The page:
Developing Strong Bonds Between Your Children
It can be pretty complicated once a new baby becomes a part of the
family. Often, the second child arrives when the first is still a
toddler, who suddenly has to share your attention for the first time.
Soon, she will need to share other things with her younger sibling
too—her baby clothes, her favorite hair accessories, her dolls. She may
start saying things like “Take the baby back” or “She’s stupid” or “I
hate her.” She may even start getting physical and unintentionally harm
her baby sibling.
These are normal feelings of anger and jealousy, expressed in
inappropriate ways. Most parents will quickly reprimand their children
and tell them to stop expressing such feelings. But this actually makes
you lose a valuable opportunity to validate these feelings so you can
then teach your child more appropriate ways to express them.
An article entitled “The New Science of Siblings” published in Time
magazine in 2006 stated that parenting style and the child’s temperament
are the two most powerful variables that affect a child’s conflict
resolution skills. You can not change your child’s temperament, but you
can teach her ways to deal with challenges in her temperament.
It will be very helpful to your child if you validate her negative
feelings because that tells her that you understand how hard it is for
her to share your love, attention, and time. Once she is confident that
her feelings have been acknowledged, take that time to teach her
appropriate phrases or actions to express these negative emotions. She
can punch a pillow when angry, for example. You can easily find soft and
snug baby pillows in baby boutiques.
Some siblings grow up to be very close and consider each other good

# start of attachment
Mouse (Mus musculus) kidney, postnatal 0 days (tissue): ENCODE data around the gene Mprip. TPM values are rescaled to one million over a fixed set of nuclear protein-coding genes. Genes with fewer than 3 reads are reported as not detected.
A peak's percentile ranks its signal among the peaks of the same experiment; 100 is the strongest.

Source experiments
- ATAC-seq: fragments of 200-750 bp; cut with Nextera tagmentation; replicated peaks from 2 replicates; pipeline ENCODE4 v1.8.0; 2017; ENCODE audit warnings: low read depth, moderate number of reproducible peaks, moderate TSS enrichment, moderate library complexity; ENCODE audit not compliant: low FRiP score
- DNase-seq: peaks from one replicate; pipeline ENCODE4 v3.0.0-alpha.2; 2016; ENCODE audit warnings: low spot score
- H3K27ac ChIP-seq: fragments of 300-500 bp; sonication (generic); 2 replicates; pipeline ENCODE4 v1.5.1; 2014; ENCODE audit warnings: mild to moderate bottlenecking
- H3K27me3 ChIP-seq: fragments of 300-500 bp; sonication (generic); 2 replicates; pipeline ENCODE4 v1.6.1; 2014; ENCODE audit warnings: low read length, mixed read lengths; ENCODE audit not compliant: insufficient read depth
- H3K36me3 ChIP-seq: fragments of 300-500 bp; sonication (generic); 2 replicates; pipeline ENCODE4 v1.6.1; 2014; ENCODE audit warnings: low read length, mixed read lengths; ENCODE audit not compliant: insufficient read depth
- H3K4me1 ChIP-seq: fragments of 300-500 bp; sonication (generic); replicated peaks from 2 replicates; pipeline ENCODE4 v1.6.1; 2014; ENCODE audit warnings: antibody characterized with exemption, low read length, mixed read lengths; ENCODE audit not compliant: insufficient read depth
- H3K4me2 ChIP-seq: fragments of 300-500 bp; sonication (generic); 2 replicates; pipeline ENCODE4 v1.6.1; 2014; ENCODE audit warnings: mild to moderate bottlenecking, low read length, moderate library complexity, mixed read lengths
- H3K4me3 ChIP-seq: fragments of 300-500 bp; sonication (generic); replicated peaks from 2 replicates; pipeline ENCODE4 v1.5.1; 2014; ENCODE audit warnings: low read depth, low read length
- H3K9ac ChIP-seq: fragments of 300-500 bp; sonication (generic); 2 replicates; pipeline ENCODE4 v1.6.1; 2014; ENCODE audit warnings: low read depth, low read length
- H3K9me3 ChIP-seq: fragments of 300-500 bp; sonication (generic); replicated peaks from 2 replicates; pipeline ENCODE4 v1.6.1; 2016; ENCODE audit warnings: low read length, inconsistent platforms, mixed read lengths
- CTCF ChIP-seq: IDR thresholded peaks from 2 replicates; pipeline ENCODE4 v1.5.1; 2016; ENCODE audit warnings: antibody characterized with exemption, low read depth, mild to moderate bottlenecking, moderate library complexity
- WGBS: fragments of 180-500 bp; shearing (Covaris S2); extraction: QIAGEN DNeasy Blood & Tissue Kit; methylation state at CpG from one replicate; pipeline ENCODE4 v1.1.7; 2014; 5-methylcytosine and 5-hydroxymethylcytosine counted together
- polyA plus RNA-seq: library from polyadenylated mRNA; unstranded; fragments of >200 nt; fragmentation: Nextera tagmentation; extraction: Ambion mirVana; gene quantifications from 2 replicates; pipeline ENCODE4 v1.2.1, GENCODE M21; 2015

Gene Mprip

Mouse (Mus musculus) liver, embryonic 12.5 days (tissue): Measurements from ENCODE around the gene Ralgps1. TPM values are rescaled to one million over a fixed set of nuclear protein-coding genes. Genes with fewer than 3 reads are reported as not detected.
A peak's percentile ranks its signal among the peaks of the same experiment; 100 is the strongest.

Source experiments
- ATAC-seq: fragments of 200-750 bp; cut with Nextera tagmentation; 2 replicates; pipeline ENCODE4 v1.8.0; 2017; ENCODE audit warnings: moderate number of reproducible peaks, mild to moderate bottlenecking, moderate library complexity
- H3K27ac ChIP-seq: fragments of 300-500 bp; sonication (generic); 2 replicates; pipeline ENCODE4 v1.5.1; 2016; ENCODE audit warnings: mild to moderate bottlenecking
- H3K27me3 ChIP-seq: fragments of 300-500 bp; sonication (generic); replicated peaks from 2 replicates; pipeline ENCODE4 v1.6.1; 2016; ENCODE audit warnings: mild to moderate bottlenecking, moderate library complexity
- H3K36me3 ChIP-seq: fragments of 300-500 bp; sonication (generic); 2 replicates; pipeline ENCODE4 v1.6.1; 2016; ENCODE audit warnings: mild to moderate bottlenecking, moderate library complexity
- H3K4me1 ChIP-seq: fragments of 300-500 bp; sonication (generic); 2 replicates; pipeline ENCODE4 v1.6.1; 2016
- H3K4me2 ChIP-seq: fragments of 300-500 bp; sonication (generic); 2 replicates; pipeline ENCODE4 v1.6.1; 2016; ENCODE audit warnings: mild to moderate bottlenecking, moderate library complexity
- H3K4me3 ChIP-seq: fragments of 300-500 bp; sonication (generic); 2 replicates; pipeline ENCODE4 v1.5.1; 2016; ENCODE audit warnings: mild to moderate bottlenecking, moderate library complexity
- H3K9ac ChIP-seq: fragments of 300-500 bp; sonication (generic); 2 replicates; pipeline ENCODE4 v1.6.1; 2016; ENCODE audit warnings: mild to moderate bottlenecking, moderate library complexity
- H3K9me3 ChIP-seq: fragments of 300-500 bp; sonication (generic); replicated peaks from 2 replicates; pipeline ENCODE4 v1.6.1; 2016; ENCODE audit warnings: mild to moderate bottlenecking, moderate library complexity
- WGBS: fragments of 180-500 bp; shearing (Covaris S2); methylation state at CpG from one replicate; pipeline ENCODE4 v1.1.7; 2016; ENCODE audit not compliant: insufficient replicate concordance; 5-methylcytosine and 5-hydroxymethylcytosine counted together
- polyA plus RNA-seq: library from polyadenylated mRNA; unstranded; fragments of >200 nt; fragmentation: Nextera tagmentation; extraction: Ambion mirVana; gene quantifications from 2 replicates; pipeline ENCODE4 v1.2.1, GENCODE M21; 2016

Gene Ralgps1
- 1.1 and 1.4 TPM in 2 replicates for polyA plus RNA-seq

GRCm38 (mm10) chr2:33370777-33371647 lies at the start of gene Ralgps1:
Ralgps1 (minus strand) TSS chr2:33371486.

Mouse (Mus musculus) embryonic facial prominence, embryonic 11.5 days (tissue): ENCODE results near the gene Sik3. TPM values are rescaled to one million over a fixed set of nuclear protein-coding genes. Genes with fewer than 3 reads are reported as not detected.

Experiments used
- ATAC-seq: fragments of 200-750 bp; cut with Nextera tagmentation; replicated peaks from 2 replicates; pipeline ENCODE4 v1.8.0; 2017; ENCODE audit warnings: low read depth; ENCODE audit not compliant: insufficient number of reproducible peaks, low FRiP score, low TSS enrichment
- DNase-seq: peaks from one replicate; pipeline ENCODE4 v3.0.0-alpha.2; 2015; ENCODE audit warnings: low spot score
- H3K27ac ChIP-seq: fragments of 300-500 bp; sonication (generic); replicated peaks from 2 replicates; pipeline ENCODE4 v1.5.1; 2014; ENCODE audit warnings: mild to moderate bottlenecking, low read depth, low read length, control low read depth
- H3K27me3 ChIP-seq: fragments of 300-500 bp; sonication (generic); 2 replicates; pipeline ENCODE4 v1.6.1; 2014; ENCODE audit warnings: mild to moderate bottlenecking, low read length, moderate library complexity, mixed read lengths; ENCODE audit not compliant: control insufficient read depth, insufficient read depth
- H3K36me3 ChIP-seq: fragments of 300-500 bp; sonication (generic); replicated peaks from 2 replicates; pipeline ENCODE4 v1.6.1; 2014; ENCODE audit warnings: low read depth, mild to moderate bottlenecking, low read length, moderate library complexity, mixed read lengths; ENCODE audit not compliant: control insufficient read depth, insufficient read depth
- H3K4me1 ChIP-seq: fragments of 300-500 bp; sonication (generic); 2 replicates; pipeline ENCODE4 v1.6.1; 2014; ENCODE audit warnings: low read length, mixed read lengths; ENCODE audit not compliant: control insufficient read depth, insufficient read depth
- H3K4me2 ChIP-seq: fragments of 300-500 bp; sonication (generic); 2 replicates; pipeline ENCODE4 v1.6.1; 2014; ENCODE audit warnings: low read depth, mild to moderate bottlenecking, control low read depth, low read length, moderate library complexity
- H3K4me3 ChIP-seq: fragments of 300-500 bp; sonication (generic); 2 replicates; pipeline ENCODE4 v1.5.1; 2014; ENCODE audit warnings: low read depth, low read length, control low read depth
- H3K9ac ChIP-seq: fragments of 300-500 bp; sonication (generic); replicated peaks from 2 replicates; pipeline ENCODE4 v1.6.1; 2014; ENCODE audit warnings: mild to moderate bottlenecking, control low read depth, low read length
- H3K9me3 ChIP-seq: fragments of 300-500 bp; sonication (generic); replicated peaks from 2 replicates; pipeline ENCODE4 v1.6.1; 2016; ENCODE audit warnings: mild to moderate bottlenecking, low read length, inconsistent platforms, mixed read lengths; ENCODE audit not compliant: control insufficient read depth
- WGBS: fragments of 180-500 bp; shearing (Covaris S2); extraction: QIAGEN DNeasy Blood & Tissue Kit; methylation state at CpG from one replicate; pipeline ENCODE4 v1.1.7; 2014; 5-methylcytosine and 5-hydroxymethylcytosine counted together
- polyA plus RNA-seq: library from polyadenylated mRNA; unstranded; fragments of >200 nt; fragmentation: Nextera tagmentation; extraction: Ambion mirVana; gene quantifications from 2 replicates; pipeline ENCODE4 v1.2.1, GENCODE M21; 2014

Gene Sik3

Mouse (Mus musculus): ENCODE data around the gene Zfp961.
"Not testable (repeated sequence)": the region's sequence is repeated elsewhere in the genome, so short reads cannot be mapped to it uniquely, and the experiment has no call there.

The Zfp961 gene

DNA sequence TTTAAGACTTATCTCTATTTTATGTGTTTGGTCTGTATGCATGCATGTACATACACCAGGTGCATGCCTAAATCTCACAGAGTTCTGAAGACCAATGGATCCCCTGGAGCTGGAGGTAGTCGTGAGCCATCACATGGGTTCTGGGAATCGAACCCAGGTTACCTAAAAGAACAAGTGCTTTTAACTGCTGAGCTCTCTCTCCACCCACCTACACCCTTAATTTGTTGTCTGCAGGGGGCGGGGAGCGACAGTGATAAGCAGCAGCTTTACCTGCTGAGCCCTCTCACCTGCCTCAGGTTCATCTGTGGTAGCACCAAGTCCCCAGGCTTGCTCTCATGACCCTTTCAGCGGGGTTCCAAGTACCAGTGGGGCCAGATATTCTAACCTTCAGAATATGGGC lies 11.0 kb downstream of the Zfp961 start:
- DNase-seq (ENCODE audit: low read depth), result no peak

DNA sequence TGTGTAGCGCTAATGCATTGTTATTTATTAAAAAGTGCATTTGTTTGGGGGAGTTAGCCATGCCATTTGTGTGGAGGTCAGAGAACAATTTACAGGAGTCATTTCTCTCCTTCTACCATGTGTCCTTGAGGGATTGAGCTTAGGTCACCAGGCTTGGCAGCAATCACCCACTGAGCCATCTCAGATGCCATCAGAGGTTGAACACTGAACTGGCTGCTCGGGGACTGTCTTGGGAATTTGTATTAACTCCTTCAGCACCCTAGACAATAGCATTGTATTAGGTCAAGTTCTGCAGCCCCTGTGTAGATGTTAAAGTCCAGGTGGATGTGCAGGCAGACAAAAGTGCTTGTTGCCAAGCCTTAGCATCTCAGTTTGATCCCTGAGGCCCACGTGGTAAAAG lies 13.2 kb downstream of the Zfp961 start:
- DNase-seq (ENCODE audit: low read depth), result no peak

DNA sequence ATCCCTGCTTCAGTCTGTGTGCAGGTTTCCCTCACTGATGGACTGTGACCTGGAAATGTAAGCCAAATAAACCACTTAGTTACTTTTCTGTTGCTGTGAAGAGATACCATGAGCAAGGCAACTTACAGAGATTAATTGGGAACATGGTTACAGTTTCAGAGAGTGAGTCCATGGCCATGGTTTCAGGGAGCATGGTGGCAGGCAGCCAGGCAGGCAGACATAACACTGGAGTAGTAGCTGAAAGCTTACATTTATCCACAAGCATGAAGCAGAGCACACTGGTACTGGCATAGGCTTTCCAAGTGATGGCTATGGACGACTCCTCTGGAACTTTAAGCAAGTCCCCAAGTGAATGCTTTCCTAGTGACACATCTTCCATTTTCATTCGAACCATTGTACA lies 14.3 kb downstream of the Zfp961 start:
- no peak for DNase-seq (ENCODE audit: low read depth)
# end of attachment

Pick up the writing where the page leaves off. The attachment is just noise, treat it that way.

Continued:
friends. Sadly, others have conflicted relationships and grow up apart.
As a parent, it’s natural to want your children to have strong bonds
even as they become adults. But how do you help foster such positive
relationships? While they are young, find a way for your older child to
feel helpful to your younger one. Also, have special one on one time
with the eldest so she does not feel neglected.
Once your baby starts growing up, brace yourself for sibling conflicts.
Once your second child is old enough to crawl and explore, she is likely
to get into her older sibling’s things, like her favorite baby gifts,
and this starts a conflict. It is tempting to punish the oldest for not
wanting to share and then coddling the youngest. But this only makes you
responsible for managing the conflict instead of teaching them how to
work it out themselves. Children as young as 18 months can be shown
basic resolution skills.
Drop by your favorite baby boutique and get puppets that you can use for
conflict resolution. Your children can speak through them and say what
they really feel. You can speak for the youngest until she gains more
verbal skills. Then let the elder speak through her puppet to share her
feelings. This will help teach your children to work things out
Here are a few more tips to help develop a healthy bond between your children:
• Avoid comparing your children. It only sets them up to compete with each other.
• Treat your children according to what they need. Parents are always
advised to treat their children equally. But each of your children needs
you in a different way at different times.
• Accept that each of your children is a unique individual. Let them each know what you appreciate about them.
• Avoid labeling your children. Everyone is different to some degree,
and you want to encourage them to explore outside the box enough to
develop their own personalities.
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